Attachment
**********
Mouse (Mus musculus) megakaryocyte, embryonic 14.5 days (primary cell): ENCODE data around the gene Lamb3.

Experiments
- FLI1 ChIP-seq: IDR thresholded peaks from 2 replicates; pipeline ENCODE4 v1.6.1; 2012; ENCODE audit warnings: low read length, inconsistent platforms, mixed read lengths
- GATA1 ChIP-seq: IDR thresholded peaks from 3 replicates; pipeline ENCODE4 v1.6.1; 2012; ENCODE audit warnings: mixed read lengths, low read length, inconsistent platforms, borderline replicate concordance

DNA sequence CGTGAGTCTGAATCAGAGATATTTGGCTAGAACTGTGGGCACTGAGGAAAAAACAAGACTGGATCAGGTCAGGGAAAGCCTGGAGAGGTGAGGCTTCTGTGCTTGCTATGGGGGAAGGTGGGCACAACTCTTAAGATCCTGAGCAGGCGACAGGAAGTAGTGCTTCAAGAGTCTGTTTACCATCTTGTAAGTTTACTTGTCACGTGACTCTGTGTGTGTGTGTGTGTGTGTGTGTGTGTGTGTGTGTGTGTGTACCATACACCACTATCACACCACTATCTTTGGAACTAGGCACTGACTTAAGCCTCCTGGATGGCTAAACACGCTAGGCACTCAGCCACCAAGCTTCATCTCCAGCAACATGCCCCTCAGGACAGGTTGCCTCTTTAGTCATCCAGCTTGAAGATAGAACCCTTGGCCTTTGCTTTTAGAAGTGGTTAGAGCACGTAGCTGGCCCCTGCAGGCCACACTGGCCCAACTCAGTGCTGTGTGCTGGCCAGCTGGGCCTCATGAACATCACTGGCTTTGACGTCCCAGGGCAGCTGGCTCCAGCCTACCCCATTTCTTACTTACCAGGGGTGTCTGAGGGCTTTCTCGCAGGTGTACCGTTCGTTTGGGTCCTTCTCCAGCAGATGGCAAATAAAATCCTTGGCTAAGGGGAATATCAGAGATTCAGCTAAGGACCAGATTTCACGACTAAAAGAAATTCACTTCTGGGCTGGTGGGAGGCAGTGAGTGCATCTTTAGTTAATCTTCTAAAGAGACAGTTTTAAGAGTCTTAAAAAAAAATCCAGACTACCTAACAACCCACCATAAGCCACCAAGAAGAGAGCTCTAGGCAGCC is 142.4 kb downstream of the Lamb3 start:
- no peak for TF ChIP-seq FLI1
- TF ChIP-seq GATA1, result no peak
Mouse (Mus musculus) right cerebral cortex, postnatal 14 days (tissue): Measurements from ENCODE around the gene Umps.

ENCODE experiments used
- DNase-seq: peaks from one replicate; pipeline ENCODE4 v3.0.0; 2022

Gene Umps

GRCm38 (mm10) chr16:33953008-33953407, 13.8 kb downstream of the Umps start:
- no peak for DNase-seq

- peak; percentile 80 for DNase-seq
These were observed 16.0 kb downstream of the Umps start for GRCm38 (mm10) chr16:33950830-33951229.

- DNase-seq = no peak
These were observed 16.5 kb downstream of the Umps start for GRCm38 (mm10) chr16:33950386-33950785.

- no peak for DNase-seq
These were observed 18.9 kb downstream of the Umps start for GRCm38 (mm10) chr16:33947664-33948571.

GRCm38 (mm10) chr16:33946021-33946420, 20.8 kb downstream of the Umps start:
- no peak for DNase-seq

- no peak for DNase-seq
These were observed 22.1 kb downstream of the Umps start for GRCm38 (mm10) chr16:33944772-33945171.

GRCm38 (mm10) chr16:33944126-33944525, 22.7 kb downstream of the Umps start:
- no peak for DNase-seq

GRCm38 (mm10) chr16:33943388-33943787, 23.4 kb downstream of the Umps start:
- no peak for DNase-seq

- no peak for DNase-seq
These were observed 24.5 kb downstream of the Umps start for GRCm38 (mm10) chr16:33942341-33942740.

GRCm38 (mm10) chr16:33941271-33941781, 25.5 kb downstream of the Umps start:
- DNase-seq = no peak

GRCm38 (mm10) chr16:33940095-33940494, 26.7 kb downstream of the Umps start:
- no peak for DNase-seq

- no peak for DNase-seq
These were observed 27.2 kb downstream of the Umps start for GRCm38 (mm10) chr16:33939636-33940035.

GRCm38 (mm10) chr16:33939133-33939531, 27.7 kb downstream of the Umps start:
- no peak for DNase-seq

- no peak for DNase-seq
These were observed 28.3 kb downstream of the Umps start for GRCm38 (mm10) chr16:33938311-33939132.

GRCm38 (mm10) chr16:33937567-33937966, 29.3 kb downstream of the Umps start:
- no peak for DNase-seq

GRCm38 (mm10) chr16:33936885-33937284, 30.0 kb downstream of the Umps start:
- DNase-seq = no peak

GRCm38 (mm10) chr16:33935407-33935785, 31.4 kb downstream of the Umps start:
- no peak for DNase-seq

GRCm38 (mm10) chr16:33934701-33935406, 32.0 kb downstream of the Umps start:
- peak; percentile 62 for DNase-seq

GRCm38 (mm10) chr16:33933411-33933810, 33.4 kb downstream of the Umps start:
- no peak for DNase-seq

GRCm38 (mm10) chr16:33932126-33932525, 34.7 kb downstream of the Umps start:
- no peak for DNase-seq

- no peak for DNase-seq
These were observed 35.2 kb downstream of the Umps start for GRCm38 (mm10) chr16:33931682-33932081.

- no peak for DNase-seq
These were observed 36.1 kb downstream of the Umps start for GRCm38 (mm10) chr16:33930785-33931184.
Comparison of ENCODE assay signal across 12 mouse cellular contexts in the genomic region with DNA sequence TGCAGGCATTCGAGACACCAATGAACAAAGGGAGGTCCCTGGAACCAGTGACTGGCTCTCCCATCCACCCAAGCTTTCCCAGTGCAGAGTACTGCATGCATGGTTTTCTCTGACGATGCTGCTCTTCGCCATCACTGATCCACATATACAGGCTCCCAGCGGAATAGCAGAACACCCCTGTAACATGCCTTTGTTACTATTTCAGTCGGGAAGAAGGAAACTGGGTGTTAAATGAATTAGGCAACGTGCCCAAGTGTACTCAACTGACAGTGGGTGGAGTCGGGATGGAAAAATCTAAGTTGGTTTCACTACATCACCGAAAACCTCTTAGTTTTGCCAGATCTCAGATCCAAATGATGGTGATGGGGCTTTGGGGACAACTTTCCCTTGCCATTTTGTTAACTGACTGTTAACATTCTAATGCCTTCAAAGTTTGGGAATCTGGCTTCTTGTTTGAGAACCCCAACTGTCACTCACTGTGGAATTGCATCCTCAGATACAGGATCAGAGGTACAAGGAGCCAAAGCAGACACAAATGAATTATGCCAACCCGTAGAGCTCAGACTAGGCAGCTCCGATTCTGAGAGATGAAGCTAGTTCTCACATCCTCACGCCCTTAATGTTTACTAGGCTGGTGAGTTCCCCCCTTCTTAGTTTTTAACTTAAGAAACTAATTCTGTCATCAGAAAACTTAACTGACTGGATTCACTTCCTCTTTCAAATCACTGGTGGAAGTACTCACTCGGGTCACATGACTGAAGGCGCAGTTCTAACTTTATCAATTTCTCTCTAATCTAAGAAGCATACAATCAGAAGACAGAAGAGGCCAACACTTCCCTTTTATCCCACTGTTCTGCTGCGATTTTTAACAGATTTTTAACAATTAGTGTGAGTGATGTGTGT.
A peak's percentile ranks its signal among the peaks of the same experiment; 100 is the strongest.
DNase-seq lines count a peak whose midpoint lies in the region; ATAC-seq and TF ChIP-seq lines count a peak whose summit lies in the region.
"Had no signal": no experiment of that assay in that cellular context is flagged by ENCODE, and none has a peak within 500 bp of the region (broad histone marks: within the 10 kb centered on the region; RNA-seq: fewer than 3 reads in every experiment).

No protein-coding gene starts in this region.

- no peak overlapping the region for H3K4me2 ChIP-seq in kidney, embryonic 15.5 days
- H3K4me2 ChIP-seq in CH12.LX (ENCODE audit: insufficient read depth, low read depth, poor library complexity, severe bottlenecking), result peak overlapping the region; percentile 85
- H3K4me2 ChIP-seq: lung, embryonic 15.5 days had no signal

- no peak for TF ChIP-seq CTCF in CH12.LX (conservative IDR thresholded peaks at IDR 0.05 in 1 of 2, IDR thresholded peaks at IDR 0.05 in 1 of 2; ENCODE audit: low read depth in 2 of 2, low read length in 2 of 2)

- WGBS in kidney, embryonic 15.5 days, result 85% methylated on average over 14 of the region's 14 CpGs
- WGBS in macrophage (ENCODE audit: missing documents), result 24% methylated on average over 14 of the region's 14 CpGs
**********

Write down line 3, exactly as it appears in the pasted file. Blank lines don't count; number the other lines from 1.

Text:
- FLI1 ChIP-seq: IDR thresholded peaks from 2 replicates; pipeline ENCODE4 v1.6.1; 2012; ENCODE audit warnings: low read length, inconsistent platforms, mixed read lengths